It also included supposedly damning photos and videos -- some purporting to show the horrific effects of white phosphorus bombardment upon those innocent civilians who ignored the American warnings to evacuate, issued well prior to the assault.
Unfortunately for those promoting the film's claims, its assertions are rather easily debunked. The primary evidence given for the accusation that WP was used on the bodies shown lies in the fact that the burned corpses are clad in intact clothing. However, John Pike, weapons expert at the internationally respected globalsecurity.org, has categorically stated that burns caused by white phosphorus are not consistent with bodies in undamaged clothing.
...the film's contention that WP is a "chemical weapon". It is in fact an incendiary weapon, commonly used since at least World War II. Its use as an antipersonnel weapon against combatants is not barred by any treaty -- a fact confirmed by Peter Kaiser, a spokesman for the Organization for the Prohibition of Chemical Weapons
As the film is so easily recognizable as nothing more than crude propaganda, even someone like Guardian columnist George Monbiot, the bete noir of US Iraq policy (and much else) rejects its claims, calling it "a turkey, whose evidence that white phosphorus was fired at Iraqi troops is flimsy and circumstantial".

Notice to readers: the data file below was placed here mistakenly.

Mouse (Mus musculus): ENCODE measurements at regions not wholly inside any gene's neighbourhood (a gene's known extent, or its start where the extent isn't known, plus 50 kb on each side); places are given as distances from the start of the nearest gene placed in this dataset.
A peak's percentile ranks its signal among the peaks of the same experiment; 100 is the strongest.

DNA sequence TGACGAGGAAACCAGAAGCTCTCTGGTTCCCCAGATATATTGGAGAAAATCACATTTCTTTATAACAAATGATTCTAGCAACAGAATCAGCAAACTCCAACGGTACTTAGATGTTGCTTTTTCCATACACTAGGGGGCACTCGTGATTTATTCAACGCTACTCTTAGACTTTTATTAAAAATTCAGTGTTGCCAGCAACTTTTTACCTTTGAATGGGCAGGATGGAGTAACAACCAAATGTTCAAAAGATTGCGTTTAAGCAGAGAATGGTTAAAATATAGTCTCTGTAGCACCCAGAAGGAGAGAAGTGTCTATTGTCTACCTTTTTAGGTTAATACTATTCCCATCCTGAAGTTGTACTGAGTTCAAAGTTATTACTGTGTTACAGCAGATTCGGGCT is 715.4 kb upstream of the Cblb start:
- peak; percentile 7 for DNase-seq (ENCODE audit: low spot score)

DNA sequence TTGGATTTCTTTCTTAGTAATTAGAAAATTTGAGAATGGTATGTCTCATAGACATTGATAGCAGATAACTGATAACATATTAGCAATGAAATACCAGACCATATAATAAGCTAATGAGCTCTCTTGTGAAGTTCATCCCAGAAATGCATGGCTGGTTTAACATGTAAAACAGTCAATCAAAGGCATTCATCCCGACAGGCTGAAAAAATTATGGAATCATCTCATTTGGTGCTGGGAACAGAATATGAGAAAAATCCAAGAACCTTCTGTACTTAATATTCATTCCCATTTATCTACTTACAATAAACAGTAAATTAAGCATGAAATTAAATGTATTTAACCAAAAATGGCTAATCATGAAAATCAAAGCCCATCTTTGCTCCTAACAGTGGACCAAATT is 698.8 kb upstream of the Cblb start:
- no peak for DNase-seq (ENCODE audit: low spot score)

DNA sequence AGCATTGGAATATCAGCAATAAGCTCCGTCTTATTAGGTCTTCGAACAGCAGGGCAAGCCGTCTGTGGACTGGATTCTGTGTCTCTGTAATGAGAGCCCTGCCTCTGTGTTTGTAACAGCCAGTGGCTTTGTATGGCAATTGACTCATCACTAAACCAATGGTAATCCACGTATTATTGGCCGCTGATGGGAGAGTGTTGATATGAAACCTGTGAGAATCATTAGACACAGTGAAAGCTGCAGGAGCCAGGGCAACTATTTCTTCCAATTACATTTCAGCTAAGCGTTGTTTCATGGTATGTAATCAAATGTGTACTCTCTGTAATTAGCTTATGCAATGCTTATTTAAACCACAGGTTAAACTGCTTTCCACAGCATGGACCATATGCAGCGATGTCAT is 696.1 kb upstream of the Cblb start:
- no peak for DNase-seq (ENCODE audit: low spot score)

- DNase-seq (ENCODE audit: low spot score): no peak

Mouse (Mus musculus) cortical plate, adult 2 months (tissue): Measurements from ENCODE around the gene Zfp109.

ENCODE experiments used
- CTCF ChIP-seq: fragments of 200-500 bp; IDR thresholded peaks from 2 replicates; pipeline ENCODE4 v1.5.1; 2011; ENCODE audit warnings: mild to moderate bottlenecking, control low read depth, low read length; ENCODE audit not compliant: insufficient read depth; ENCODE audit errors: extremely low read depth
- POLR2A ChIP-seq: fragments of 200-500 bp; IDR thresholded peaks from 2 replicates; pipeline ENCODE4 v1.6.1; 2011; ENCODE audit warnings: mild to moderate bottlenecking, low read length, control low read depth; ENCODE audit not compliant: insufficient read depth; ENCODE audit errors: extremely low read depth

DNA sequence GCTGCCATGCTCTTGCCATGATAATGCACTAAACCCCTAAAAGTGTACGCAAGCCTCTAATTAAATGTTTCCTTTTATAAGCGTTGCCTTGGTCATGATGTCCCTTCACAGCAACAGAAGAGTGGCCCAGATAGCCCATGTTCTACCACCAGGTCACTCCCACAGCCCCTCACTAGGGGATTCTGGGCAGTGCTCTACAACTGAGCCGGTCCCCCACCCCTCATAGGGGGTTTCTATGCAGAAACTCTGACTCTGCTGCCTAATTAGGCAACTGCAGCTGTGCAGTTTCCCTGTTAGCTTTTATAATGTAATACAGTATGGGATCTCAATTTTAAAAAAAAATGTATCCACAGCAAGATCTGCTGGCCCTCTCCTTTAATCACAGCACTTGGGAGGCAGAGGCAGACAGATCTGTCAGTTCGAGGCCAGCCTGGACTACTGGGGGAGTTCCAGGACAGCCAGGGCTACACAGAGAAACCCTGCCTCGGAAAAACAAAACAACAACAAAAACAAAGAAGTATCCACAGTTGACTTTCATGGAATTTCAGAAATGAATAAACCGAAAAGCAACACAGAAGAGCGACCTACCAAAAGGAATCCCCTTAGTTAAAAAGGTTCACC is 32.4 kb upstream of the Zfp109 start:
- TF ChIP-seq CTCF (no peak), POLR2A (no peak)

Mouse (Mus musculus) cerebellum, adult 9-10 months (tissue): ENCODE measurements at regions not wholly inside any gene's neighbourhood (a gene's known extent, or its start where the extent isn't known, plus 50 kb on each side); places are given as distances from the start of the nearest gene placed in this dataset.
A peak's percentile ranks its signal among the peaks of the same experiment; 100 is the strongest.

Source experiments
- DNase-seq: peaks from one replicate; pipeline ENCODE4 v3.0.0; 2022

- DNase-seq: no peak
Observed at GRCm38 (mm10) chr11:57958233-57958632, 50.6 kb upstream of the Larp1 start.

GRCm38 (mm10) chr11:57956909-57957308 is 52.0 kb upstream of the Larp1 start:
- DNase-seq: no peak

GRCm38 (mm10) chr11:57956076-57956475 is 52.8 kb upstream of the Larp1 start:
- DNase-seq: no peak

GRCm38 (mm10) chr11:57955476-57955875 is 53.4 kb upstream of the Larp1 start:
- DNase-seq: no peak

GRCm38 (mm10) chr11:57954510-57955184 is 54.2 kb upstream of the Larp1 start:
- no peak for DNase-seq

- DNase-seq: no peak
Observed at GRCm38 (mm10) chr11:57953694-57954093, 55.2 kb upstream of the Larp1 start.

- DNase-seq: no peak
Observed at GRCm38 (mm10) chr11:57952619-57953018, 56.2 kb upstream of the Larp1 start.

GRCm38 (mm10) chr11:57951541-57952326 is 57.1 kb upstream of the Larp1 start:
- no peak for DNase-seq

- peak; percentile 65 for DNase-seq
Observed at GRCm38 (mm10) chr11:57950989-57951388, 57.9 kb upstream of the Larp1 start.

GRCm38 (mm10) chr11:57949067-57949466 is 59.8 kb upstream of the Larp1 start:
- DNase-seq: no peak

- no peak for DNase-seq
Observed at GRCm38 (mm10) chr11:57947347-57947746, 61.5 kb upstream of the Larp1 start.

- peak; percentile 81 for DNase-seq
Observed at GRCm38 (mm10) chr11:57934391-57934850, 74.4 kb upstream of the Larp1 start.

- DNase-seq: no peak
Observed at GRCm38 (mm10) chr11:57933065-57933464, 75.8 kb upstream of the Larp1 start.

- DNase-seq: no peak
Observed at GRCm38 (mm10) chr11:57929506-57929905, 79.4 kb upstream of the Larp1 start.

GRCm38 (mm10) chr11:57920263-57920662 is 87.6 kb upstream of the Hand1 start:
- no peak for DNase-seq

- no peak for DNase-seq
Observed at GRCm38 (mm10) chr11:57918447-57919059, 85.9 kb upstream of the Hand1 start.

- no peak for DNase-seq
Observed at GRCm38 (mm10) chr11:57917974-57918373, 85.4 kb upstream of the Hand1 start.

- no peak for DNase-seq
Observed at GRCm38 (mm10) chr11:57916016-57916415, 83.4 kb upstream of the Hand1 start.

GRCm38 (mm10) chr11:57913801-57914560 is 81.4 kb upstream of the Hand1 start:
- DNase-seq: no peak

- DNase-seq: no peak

The groundwork now laid, Mr. Monbiot finally arrives at the aim of his piece -- indeed, the Holy Grail of a certain kind of antiwar activist: to establish a moral equivalence between the US and Saddam Hussein:
"We were told that the war with Iraq was necessary for two reasons. Saddam Hussein possessed biological and chemical weapons and might one day use them against another nation. And the Iraqi people needed to be liberated from his oppressive regime, which had, among its other crimes, used chemical weapons to kill them. Tony Blair, Colin Powell, William Shawcross, David Aaronovitch, Nick Cohen, Ann Clwyd and many others referred, in making their case, to Saddam's gassing of the Kurds in Halabja in 1988."
The meme equating the legal use of white phosphorus munitions with the gassing of thousands of defenseless civilians is breathtaking, but predictable -- and will no doubt continue its relentless march through the blogosphere, thanks in large part to Mr. Monbiot. What's more surprising is the readiness with which he makes the easily refuted claim that WP used against combatants is a "chemical weapon", with the implication that such use is illegal.
Other comments about white phosphorus are linked from my other blog.